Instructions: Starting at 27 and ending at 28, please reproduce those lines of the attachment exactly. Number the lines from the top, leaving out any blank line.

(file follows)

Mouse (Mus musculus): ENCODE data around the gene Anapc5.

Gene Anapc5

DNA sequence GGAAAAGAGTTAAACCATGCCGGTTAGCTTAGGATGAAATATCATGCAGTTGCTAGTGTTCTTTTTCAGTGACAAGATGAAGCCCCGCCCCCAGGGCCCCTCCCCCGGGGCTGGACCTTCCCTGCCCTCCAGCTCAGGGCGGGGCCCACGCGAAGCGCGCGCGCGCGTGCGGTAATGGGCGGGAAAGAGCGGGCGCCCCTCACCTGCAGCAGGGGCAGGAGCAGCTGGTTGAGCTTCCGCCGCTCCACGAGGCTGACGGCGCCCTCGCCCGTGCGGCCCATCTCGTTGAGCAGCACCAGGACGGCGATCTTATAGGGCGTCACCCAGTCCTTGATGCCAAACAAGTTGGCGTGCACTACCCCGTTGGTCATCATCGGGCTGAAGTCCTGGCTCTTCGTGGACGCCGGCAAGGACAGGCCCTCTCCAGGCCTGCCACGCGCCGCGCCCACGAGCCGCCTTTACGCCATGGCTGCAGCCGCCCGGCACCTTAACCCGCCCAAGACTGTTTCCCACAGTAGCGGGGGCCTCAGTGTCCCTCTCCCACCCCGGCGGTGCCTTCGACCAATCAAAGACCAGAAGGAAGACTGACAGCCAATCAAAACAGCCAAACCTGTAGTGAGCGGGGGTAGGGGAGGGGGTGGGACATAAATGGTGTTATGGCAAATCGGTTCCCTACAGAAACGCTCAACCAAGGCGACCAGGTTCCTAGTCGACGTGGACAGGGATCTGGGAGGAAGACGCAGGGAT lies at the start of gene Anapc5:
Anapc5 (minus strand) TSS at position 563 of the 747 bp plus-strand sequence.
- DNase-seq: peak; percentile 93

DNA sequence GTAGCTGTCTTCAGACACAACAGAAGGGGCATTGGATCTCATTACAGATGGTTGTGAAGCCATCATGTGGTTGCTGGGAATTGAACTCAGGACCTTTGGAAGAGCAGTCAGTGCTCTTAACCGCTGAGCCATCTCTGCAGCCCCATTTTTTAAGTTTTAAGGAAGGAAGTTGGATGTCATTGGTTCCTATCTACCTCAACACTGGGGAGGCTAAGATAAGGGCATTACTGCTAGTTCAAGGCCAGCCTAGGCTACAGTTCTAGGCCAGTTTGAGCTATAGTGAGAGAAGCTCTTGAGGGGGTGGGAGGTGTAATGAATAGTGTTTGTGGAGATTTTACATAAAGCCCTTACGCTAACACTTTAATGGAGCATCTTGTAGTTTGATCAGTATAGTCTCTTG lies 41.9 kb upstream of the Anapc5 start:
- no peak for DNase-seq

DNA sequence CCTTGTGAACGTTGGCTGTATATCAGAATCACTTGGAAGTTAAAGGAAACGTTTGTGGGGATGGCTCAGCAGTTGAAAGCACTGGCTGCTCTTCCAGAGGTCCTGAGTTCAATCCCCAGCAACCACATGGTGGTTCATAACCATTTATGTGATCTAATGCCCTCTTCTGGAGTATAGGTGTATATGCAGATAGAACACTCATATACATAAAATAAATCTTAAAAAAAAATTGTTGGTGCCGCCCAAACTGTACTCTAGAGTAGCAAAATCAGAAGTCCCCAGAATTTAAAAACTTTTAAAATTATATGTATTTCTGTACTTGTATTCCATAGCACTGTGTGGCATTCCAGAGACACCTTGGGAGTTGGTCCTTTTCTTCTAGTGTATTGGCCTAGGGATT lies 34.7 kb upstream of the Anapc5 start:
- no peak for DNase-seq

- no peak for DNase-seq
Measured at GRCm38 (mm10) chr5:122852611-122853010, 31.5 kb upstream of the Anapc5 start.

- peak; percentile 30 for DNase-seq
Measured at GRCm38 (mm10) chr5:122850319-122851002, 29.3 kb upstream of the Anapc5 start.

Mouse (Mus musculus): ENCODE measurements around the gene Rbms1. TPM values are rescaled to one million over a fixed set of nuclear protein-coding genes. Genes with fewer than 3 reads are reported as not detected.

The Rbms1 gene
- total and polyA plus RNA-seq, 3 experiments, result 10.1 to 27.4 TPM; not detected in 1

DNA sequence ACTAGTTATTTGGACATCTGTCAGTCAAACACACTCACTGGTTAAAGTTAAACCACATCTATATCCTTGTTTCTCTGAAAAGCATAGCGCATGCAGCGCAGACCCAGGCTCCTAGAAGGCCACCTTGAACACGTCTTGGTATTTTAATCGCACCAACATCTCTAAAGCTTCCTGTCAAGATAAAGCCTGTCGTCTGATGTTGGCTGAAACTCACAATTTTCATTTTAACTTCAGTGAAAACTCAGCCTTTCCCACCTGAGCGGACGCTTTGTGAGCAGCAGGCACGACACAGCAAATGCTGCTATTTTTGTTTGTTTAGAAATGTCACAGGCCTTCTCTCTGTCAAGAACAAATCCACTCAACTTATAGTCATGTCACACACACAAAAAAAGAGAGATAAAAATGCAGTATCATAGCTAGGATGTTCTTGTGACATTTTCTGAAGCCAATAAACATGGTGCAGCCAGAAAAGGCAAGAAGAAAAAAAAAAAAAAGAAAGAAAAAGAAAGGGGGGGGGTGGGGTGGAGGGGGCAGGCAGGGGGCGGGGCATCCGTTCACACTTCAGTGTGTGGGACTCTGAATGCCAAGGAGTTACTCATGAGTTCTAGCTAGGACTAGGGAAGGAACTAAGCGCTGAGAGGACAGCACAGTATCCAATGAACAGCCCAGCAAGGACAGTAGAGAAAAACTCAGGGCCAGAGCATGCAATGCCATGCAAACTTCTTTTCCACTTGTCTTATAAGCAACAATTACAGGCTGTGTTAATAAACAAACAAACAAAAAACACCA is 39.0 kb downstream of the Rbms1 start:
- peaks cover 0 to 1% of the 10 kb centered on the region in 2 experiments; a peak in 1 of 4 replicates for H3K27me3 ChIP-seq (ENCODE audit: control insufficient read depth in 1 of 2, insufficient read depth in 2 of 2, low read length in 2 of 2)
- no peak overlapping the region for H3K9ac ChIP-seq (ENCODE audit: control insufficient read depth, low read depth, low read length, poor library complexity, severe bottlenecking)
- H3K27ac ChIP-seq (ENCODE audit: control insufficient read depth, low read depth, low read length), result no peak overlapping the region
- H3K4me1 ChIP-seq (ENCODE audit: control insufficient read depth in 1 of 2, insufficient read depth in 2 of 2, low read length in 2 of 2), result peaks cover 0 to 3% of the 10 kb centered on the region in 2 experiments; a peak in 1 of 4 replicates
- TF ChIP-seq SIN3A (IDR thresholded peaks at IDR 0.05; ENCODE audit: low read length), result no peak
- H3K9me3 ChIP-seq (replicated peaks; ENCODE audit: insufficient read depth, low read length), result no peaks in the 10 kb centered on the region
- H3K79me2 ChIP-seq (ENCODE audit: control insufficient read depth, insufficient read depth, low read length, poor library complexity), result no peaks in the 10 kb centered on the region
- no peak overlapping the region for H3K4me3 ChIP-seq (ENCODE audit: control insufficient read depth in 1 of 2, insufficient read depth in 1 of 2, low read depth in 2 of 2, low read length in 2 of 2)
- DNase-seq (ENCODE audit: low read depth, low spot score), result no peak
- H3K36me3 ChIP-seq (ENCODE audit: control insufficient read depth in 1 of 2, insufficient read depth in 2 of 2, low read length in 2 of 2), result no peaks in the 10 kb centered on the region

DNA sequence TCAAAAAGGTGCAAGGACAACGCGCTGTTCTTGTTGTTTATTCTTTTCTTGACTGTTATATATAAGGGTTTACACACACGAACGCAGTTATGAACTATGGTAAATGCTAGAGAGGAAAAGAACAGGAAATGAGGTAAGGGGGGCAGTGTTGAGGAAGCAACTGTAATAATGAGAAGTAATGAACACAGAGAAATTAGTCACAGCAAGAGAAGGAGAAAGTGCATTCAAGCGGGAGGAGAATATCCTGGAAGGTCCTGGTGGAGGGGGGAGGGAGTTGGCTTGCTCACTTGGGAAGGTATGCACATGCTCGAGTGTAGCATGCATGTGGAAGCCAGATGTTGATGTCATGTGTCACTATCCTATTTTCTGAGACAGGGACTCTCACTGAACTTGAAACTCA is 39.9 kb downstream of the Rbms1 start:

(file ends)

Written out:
- H3K36me3 ChIP-seq (ENCODE audit: control insufficient read depth in 1 of 2, insufficient read depth in 2 of 2, low read length in 2 of 2), result no peaks in the 10 kb centered on the region

DNA sequence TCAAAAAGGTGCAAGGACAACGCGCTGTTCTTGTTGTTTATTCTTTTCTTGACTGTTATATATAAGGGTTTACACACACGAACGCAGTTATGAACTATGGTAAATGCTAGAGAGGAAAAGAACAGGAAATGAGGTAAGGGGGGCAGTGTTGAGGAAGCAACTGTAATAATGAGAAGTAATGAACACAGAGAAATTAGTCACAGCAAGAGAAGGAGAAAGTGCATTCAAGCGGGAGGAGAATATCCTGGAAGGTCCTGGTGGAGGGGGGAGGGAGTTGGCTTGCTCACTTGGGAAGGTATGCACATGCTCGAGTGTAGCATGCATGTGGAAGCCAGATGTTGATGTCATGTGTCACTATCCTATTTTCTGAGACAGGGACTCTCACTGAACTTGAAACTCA is 39.9 kb downstream of the Rbms1 start: